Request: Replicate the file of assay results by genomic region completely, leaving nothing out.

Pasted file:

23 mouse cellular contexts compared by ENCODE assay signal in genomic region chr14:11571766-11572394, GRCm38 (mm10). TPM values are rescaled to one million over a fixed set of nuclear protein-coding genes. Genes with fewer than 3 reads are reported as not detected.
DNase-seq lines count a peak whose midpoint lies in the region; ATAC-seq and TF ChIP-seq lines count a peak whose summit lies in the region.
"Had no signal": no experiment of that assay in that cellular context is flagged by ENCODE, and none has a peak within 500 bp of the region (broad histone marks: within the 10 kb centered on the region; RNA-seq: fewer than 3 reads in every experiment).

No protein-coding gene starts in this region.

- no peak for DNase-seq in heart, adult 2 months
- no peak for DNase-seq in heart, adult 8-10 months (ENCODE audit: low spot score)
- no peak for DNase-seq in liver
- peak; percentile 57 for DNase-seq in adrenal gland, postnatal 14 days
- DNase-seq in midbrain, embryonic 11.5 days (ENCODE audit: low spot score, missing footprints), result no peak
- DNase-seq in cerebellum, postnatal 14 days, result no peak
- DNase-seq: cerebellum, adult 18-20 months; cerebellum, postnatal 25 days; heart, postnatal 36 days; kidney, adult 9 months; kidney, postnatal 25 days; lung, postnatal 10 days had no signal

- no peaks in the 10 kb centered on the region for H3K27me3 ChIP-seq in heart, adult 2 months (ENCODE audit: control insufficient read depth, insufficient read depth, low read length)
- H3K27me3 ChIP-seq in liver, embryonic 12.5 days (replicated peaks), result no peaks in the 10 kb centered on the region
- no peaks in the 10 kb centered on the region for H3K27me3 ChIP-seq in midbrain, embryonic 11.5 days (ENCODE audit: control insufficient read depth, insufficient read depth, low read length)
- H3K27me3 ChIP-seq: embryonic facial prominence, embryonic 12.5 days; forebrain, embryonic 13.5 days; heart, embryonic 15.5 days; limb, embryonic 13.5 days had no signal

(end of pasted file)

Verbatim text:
23 mouse cellular contexts compared by ENCODE assay signal in genomic region chr14:11571766-11572394, GRCm38 (mm10). TPM values are rescaled to one million over a fixed set of nuclear protein-coding genes. Genes with fewer than 3 reads are reported as not detected.
DNase-seq lines count a peak whose midpoint lies in the region; ATAC-seq and TF ChIP-seq lines count a peak whose summit lies in the region.
"Had no signal": no experiment of that assay in that cellular context is flagged by ENCODE, and none has a peak within 500 bp of the region (broad histone marks: within the 10 kb centered on the region; RNA-seq: fewer than 3 reads in every experiment).

No protein-coding gene starts in this region.

- no peak for DNase-seq in heart, adult 2 months
- no peak for DNase-seq in heart, adult 8-10 months (ENCODE audit: low spot score)
- no peak for DNase-seq in liver
- peak; percentile 57 for DNase-seq in adrenal gland, postnatal 14 days
- DNase-seq in midbrain, embryonic 11.5 days (ENCODE audit: low spot score, missing footprints), result no peak
- DNase-seq in cerebellum, postnatal 14 days, result no peak
- DNase-seq: cerebellum, adult 18-20 months; cerebellum, postnatal 25 days; heart, postnatal 36 days; kidney, adult 9 months; kidney, postnatal 25 days; lung, postnatal 10 days had no signal

- no peaks in the 10 kb centered on the region for H3K27me3 ChIP-seq in heart, adult 2 months (ENCODE audit: control insufficient read depth, insufficient read depth, low read length)
- H3K27me3 ChIP-seq in liver, embryonic 12.5 days (replicated peaks), result no peaks in the 10 kb centered on the region
- no peaks in the 10 kb centered on the region for H3K27me3 ChIP-seq in midbrain, embryonic 11.5 days (ENCODE audit: control insufficient read depth, insufficient read depth, low read length)
- H3K27me3 ChIP-seq: embryonic facial prominence, embryonic 12.5 days; forebrain, embryonic 13.5 days; heart, embryonic 15.5 days; limb, embryonic 13.5 days had no signal